Zinman said doctors had come to terms with the disease’s “unpredictability”, and the devastating effects on multiple systems in the body.

“We’re better off because we’re comfortable with COVID-19 as a disease. The medication prescribed is very familiar now, and can be written by rote. The bloods we use to monitor our patients with have become standard practice. We recognise the extreme anxiety present in our patients and manage it, trying to make the whole experience more bearable. We’ve surrendered to a completely different way of practicing medicine without compromising standards,” she said.

“We’ve learnt a lot, but there is still a lot to learn.”

The second year of COVID-19 will again see cycles of waves, said Schoub, especially as winter approaches.

Its control will still depend only on human behaviour as the vaccine rollout progresses towards achieving community immunity. He hopes the pandemic will be brought under control in 2022.

“Medical science has learnt a lot over the past year, and we can only hope that the knowledge gained will make the biomedical fraternity better prepared and equipped for the next animal-sourced pandemic.”

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SA government and politicians show bias as Israel conflict escalates



As Israel faced a steady bombardment of deadly rockets fired by terrorist groups in Gaza this week, the South African government, politicians, and activists condemned the Jewish state, ignoring the myriad complexities of the violence.

And as Hamas escalated its barrage of rockets targeting innocent civilians, to which Israel retaliated, there has been no condemnation of Hamas from either the South African government or any of its politicians.

Israel’s right to defend itself and diffuse tensions in a bid to save the lives of all its citizens including Jews, Muslims, and Christians, hasn’t been acknowledged by the government in its condemnation of the Jewish state.

Siding wholly with the Palestinians, the government earlier this week expressed its “deep concern at the continued clashes at Al-Aqsa Mosque wherein Israeli soldiers attacked Palestinian worshippers while praying at the holy site”.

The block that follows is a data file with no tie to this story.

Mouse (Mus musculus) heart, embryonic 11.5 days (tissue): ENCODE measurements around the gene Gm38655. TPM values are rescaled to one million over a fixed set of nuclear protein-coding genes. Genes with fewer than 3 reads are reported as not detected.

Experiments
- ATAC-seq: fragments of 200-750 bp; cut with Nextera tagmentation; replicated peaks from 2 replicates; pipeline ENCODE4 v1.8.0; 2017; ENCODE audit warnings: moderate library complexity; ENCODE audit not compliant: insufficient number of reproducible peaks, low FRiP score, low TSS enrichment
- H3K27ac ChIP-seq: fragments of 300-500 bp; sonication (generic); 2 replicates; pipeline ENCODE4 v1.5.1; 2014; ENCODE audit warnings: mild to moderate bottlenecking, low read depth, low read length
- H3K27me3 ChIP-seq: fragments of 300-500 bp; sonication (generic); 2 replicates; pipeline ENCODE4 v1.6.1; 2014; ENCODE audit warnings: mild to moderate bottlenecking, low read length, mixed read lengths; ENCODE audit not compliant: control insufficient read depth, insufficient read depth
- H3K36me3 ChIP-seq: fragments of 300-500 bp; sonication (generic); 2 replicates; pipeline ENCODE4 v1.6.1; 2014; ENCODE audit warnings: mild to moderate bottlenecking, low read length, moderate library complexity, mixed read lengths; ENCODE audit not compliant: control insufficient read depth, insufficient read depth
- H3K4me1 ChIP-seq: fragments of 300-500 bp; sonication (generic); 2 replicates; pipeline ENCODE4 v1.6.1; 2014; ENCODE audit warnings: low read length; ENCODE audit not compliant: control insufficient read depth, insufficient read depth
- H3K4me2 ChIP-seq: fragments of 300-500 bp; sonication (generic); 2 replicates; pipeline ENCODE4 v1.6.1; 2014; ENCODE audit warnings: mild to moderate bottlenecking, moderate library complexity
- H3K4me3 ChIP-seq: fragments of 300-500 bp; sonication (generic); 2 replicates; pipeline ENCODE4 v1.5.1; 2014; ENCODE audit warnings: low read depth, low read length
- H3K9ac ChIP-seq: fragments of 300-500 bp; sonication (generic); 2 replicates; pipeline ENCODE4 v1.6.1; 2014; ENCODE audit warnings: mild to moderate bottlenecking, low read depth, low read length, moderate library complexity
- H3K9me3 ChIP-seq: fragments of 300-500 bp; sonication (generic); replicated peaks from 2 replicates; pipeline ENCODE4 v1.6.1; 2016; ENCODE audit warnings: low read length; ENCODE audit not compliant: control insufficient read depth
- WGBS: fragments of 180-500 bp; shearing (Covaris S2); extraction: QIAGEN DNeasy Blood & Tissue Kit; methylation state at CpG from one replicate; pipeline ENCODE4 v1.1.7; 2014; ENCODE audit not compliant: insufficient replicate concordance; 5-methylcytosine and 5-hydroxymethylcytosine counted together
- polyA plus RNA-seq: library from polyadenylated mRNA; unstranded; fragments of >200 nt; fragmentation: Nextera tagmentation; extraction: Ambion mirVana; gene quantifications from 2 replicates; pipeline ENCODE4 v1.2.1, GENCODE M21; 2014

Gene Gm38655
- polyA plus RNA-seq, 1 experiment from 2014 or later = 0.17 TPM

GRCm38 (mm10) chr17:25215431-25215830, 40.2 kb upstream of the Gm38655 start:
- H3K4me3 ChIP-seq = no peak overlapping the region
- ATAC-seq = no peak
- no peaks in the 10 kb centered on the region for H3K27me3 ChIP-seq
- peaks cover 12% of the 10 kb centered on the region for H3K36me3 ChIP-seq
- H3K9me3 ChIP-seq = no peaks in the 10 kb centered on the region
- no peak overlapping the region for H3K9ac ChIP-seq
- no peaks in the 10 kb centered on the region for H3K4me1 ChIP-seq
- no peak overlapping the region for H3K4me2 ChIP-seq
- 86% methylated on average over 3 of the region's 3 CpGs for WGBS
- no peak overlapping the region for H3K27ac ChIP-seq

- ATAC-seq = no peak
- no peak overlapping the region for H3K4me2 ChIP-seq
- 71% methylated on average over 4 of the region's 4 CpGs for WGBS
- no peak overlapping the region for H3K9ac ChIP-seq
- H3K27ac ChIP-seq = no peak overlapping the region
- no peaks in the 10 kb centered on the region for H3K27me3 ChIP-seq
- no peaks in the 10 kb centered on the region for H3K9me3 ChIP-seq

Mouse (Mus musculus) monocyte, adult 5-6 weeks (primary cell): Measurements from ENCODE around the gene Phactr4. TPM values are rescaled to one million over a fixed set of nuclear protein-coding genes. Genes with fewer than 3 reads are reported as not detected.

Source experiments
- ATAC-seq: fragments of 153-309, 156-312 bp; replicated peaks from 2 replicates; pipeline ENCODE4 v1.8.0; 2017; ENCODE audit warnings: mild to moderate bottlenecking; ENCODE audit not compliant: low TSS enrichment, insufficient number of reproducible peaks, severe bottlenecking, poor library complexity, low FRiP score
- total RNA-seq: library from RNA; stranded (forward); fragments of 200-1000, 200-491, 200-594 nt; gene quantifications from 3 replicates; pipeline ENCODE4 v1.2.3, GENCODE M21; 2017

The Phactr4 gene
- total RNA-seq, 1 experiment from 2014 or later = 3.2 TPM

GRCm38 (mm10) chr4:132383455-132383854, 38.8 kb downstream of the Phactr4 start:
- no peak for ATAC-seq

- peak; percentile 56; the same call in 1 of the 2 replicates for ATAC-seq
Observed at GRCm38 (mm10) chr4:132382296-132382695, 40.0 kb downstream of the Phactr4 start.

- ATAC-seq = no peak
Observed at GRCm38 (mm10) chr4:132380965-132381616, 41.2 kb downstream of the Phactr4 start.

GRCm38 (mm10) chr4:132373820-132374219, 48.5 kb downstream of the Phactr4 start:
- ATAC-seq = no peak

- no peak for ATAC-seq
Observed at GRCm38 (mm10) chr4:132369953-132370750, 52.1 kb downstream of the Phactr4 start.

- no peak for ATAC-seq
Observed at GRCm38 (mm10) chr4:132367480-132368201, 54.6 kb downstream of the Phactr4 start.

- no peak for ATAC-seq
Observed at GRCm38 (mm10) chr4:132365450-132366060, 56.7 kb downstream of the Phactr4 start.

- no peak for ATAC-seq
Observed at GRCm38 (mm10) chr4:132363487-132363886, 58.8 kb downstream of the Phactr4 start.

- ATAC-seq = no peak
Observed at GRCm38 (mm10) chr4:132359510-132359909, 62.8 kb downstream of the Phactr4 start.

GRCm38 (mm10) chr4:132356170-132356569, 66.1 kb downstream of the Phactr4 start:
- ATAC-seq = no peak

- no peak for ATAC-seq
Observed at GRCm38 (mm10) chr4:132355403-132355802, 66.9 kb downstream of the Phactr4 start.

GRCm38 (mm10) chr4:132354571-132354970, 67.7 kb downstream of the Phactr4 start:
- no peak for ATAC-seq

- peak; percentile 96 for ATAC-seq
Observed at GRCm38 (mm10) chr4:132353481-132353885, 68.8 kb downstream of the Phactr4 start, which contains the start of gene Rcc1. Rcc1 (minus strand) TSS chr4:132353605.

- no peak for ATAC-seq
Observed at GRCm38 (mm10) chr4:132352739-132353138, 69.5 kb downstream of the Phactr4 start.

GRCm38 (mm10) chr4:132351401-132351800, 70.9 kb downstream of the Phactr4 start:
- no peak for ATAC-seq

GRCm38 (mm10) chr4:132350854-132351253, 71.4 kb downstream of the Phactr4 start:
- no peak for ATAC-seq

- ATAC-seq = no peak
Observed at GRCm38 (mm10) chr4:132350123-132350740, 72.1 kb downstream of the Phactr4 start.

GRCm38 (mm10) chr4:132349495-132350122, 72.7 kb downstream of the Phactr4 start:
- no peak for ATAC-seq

The Economic Freedom Fighters said it noted “the genocide” committed by Israel against the Palestinian people during Ramadan, saying “We condemn with contempt the violence perpetrated by the apartheid Israeli state on unarmed Palestinian people.” It called on the government to close down the South African embassy in Israel and recall all its representatives there.

No mention has been made about Palestinians at the Al-Aqsa Mosque stockpiling rocks, fireworks, and stone slabs around the site in preparation for violence and attacking Israeli police.

Focusing all its attention on the land dispute and potential eviction of Palestinians from Sheikh Jarrah, the government ignored a multitude of issues that have contributed to the rising wave of violence since April.

The department of international relations and cooperation (DIRCO) issued a statement saying, “The South African government strongly condemns the attacks and planned evictions of Palestinians from annexed East Jerusalem to make way for Israeli settlements.

“It’s perplexing that during these unprecedented times, as the international community addresses the global challenge of the COVID-19 pandemic, Israel is exploiting the situation to advance its de facto annexation of Palestinian land. These acts aren’t only illegal but also risk undermining the viability of a negotiated two-state solution and will have negative consequences on the entire peace process.”

In response to this, the South African Jewish Board of Deputies (SAJBD) and the South African Zionist Federation (SAZF) called on the government, all political parties, and the media to show “even-handedness” and acknowledge the complexity of the situation.

In a joint statement, SAJBD National Chairperson Wendy Kahn and SAZF Chairperson Rowan Polovin, said, “In their determination to condemn Israel come what may, the government has reversed cause and effect. The reality – and not for the first time – is that the initial clashes were deliberately orchestrated by the Palestinian leadership and have now culminated in a lethal barrage of missile fire on Jerusalem and other heavily populated cities.

“Rockets are indiscriminate. They imperil the lives of all who live in the Holy City, whether Jew, Christian, or Muslim. In spite of this, the South African government has chosen to single out Israel for exclusive condemnation, disregarding completely the more than 1 200 deadly rockets fired thus far against Israeli civilians.

“The double standards don’t stop there. Whereas countries throughout the world sent condolences to Israel following the tragic loss of 45 lives in Meron, South Africa has yet to follow suit even two weeks later. However, within 24 hours, it was able to issue a statement condemning Israel.

“If the government, and indeed all political parties, wish to be part of ending this latest tragic outburst of violence, they must show genuine even-handedness. Those who unquestioningly endorse the claims and actions of one side while completely ignoring those of the other do nothing to resolve the conflict. In fact, they only make a bad situation worse.”

They went on to say that demonising Israel, as was the case with certain statements, was “irresponsible, inflammatory, and dangerous”.

The Israeli ambassador to South Africa, Lior Keinan, told the SA Jewish Report that no country in the world would tolerate this level of terror.

He has called on the international community and South Africa to condemn the rocket fire and Palestinian terrorism targeting Israeli citizens in the “strongest manner”, as well as to support Israel’s right to self-defence.

Keinan said that these events were part of a “wave of terror” that was being led by Hamas, the Palestinian Authority and the Palestinian Islamic Jihad, and were the result of “reckless and irresponsible incitement to violence”.